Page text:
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Volume 34
Issue 33
 
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The Real Spin
Valley of the Dolls, the Everest of movie trash, make its splashy debut on DVD
by Ron Anders - SGN A&E Writer

Valley of the Dolls is my favorite bad movie. It embodies movie schlock more eloquently than any other film. It is glitzy, ludicrously melodramatic, poorly (over-) acted and has become my gold standard for cinematic junk food. In short, it is about as much fun as any movie experience Ive had. After keeping Dolls fans breathlessly awaiting its DVD release, 20th Century Fox has finally issued it in a two-disc special edition. Within its hot pink keepcase, fans will find all the extras they could possibly ask for  and then some.

For the uninitiated, Valley of the Dolls is the story of three young women from humble beginnings who reach the height of Hollywood fame and fortune, only to be undone by pills, booze and sex. Anne, a shy but ambitious gal from New England, comes to New York and immediately secures a secretarial job at a showbiz law firm. Her journey into the cutthroat ways of stardom is meteoric: she quickly becomes a high fashion model. Neely is a young, driven performer who ascends the glittery ladder of success through sheer talent, but whose self-indulgence eventually destroys her. Jennifer is a talentless beauty whose only asset is her body. Our three heroines steadfastly claw their ways to the top, ensuring their success and misery. Their road to stardom is paved with high aspirations, high fashion, and high camp.

The performances are as juicy and juiceless as they come. Barbara Parkins (in the midst of her sexy overnight success on TVs Peyton Place) made her feature film debut as Anne. Though she is fascinating to watch, she is shockingly bland - even sleepwalking through the films colorful, manic fashion makeover sequences. Patty Duke makes a very loud impression as Neely - singing, screeching and crying her heart out. Try though you may, you will never forget her performance. Sharon Tate (as Jennifer) tries to stay awake during the proceedings, but barely succeeds. The other standout is Susan Hayward as Helen Lawson, the quintessential tough, aging Broadway broad, who ruthlessly eliminates any competitor with a flick of her agents finger.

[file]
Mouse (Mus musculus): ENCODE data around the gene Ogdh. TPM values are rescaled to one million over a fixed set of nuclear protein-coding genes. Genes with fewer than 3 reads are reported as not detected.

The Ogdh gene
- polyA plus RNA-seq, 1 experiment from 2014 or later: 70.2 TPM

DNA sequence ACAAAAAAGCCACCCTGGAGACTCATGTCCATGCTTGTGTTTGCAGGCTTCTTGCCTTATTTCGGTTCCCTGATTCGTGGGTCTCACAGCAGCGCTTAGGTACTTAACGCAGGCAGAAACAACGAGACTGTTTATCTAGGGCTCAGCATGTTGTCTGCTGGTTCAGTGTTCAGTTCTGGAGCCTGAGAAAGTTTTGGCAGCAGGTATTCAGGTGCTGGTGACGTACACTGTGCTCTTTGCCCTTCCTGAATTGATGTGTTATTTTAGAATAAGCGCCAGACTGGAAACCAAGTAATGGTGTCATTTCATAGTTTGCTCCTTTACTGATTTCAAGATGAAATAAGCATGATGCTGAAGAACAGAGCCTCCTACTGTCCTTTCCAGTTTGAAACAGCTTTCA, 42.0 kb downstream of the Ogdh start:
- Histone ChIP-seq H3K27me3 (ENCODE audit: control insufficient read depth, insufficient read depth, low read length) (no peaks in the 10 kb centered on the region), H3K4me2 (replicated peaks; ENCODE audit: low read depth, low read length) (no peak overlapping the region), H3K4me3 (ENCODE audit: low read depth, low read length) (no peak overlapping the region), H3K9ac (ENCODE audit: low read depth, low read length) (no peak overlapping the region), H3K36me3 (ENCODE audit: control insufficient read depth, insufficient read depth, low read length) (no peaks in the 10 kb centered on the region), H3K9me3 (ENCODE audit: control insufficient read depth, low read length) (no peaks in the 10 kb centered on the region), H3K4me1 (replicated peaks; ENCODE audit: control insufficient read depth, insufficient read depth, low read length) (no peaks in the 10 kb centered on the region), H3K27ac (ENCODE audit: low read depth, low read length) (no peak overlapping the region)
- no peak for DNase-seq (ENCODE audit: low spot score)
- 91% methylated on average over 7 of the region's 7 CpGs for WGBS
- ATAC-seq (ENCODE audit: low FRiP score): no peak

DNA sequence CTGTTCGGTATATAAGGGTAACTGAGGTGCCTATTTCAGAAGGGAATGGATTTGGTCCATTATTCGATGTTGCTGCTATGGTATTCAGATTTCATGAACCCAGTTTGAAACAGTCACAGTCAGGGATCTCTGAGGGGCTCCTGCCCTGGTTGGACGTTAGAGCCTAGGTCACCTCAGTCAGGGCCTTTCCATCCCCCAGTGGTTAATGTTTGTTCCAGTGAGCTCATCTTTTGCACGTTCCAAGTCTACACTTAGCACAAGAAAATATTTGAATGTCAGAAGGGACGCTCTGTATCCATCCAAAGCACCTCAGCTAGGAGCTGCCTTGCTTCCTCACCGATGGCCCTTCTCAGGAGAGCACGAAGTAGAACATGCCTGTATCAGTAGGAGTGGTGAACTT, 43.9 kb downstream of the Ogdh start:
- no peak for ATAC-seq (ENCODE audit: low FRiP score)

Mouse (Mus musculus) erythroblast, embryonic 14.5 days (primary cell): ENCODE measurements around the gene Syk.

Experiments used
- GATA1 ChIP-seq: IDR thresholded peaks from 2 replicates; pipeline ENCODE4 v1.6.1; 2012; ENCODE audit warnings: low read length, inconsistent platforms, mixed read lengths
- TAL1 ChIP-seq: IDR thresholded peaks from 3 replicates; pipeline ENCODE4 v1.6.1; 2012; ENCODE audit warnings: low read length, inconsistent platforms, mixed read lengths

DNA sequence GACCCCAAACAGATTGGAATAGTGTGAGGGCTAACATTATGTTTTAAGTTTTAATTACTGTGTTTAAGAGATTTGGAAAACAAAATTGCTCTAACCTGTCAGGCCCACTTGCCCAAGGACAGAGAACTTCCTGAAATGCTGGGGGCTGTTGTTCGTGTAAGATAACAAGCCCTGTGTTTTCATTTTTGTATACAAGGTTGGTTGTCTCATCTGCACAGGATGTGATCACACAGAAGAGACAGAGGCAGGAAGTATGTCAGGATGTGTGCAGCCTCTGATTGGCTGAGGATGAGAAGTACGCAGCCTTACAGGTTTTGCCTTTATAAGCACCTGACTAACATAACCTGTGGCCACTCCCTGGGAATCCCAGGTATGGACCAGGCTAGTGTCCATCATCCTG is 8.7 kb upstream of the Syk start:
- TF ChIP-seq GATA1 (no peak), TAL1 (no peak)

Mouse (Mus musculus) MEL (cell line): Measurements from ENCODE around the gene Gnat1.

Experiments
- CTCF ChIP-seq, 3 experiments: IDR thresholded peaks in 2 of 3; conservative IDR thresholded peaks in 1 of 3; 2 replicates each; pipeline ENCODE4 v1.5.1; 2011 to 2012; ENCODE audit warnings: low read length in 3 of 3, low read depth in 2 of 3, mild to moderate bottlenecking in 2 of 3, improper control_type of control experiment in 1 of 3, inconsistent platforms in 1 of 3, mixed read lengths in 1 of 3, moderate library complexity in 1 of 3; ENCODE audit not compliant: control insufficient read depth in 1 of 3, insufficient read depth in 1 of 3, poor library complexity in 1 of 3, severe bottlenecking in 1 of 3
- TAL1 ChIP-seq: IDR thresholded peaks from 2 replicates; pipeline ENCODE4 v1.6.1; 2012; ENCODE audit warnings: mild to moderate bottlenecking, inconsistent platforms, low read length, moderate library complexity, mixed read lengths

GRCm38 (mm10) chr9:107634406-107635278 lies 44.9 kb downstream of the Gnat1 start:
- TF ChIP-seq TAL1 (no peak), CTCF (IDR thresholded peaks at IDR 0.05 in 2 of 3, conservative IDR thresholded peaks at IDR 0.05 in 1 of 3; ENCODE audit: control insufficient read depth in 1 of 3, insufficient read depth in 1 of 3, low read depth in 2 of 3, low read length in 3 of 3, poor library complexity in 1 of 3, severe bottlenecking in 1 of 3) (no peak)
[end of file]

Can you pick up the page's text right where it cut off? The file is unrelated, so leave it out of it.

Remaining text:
The Valley of the Dolls men fare less well. Paul Burke plays Lyon (Annes love interest) with the élan of a game show host. Tony Scotti plays Tony, a singer who is doomed to finish his days in an asylum. There are countless supporting performers who contribute to the seedy scenario - you will even get glimpses of Jacqueline Susann, Joey Bishop and George Jessel and (looking very young indeed) Richard Dreyfuss and Nathan Lane.

There are many classic scenes in the film, but Patty Dukes Neely grabs the best ones for herself: her boozy poolside confrontation with her unfaithful lover, her hideous musical numbers and her final, tearful, drunken romp in a Broadway alley. The films biggest corker has Neely and Helen duking it out in the ladies room. Its a wig-snatching, fang-baring hoot.

The songs, including the well-known Theme from Valley of the Dolls, are by Andre and Dory Previn. The title song is melodic and haunting (catch k.d. langs beautiful 1996 cover of the song), but the rest of the score is drivel at its best. One of the films golden moments has Susan Hayward brazenly singing a Broadway ditty called Ill Plant My Own Tree, surrounded inexplicably by a huge, flashy, 60s-kitsch mobile.

Director Mark Robson made his melodramatic mark in the 1950s with the feature film version of Peyton Place and The Inn of the Sixth Happiness. He later went on to direct the epically junky Earthquake. He manages to keep Valley of the Dolls moving. It is to his credit that the film is never boring.

In the sets exhaustive extras, we get two commentary tracks: one with star Barbara Parkins, interviewed by columnist Ted Casablanca (who took his stage name from a character in the novel). Another track supplies scene-by-scene pop-up trivia. Sex, Dolls and Showtunes is a 40-minute celebration of the film, loaded with an avalanche of facts and film footage, narrated by show-biz types who wax rhapsodic in its thrall  and acknowledge and celebrate the films adoration by the Gay community. There are also documentaries on the films premiere, and on author Jacqueline Susann (who proudly has a place on the all-time bestseller list, in the company of The Holy Bible and The World Almanac). For those who just cant get enough, Youve Got Talent Karaoke allows aficionados to warble the films songs to their hearts content by following the bouncing doll.

Fox has also released (yes, in another super-deluxe edition), Russ Meyers Beyond the Valley of the Dolls, a sequel of sorts that has also reached an exalted cult status. While having little more than the title in common, Beyond takes off in a drugs-and-flower-power direction, with Meyer pursuing his usual obsession with extra-large mammaries, and adding a Manson-esque ending - a creepy coda to Sharon Tates bloody demise. Its fans are legion.

Despite derisive reviews, Valley of the Dolls was Foxs biggest moneymaker in 1968, its popularity leading to a now-iconic status. If you dont absolutely love it, check your pulse! Bad taste was never this tasty!

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